Literary Classics

Poesías (Obra completa Shakespeare, Volume 5) (Penguin by William Shakespeare

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By William Shakespeare

Los mejores libros jamás escritos.

«Tú vivirás -mi pluma es garantía-
en tanto haya una boca que respira.»
Soneto LXXXI

El mayor dramaturgo de todos los tiempos fue también un extraordinario poeta, y como tal ya habría pasado a los angeles posteridad. los angeles fluidez que muestra al enlazar versos sobre el escenario encuentra su vertiente más íntima en los angeles lírica. Las cuestiones inherentes a los angeles condición humana son perfiladas por un Shakespeare que, sin ocultarse detrás de personajes ficcionales, descubre sus más profundas inquietudes sobre el amor, los angeles muerte, los angeles pervivencia y el inexorable paso del tiempo.

Poesías es el último volumen de una colección de cinco que reúne l. a. obra completa de Shakespeare. Aquí se incluyen Venus y Adonis, La violación de Lucrecia, los Sonetos, Lamento de una amante y El fénix y el tórtolo. Esta edición bilingüe, a shipment de Andreu Jaume, quien firma también l. a. introducción, presenta las mejores traducciones contemporáneas, respectando el verso unique. Un festín para los amantes de las buenas letras.

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Extra info for Poesías (Obra completa Shakespeare, Volume 5) (Penguin Clásicos)

Example text

I am the most slavish of students, with here a dictionary, there a note-book in which I enter curious uses of the past participle. But one cannot go on for ever cutting these ancient inscriptions clearer with a knife. Shall I always draw the red-serge curtain close and see my book, laid like a block of marble, pale under the lamp? That would be a glorious life, to addict oneself to perfection; to follow the curve of the sentence wherever it might lead, into deserts, under drifts of sand, regardless of lures, of seductions; to be poor always and unkempt; to be ridiculous in Piccadilly.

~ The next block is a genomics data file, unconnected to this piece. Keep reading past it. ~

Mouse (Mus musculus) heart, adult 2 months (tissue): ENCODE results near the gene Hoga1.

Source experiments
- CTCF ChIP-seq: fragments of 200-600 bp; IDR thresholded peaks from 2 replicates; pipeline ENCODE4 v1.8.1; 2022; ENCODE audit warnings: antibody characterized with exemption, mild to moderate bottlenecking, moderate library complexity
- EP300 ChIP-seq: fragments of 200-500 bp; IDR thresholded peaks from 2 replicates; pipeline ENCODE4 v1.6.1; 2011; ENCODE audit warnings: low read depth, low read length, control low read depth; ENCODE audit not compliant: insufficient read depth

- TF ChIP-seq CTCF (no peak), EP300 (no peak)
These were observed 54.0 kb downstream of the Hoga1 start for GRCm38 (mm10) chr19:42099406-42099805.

Then I shall drop you. ‘I am one person – myself. I do not impersonate Catullus, whom I adore. I am the most slavish of students, with here a dictionary, there a note-book in which I enter curious uses of the past participle. But one cannot go on for ever cutting these ancient inscriptions clearer with a knife. Shall I always draw the red-serge curtain close and see my book, laid like a block of marble, pale under the lamp? That would be a glorious life, to addict oneself to perfection; to follow the curve of the sentence wherever it might lead, into deserts, under drifts of sand, regardless of lures, of seductions; to be poor always and unkempt; to be ridiculous in Piccadilly.

But now we have regained our territory after that brief brush with the bicycles and the lime scent and the vanishing figures in the distracted street. Here we are masters of tranquillity and order; inheritors of proud tradition. The lights are beginning to make yellow slits across the square. Mists from the river are filling these ancient spaces. They cling, gently, to the hoary stone. The leaves now are thick in country lanes, sheep cough in the damp fields; but here in your room we are dry. We talk privately.

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